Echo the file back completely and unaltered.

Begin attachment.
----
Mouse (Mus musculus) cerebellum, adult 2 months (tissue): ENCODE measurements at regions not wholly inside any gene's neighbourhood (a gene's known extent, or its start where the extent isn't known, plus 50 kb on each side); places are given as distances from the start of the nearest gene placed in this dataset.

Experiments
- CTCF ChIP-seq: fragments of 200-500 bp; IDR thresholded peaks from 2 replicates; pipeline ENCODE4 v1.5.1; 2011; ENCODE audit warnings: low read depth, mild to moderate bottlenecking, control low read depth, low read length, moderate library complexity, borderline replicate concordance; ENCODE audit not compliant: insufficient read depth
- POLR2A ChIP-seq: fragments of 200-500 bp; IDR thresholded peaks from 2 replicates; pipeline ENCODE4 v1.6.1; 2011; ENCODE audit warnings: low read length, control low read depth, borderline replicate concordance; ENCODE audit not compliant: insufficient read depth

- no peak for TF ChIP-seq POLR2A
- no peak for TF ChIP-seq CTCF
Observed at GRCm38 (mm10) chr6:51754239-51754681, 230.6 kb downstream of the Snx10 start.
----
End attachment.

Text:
Mouse (Mus musculus) cerebellum, adult 2 months (tissue): ENCODE measurements at regions not wholly inside any gene's neighbourhood (a gene's known extent, or its start where the extent isn't known, plus 50 kb on each side); places are given as distances from the start of the nearest gene placed in this dataset.

Experiments
- CTCF ChIP-seq: fragments of 200-500 bp; IDR thresholded peaks from 2 replicates; pipeline ENCODE4 v1.5.1; 2011; ENCODE audit warnings: low read depth, mild to moderate bottlenecking, control low read depth, low read length, moderate library complexity, borderline replicate concordance; ENCODE audit not compliant: insufficient read depth
- POLR2A ChIP-seq: fragments of 200-500 bp; IDR thresholded peaks from 2 replicates; pipeline ENCODE4 v1.6.1; 2011; ENCODE audit warnings: low read length, control low read depth, borderline replicate concordance; ENCODE audit not compliant: insufficient read depth

- no peak for TF ChIP-seq POLR2A
- no peak for TF ChIP-seq CTCF
Observed at GRCm38 (mm10) chr6:51754239-51754681, 230.6 kb downstream of the Snx10 start.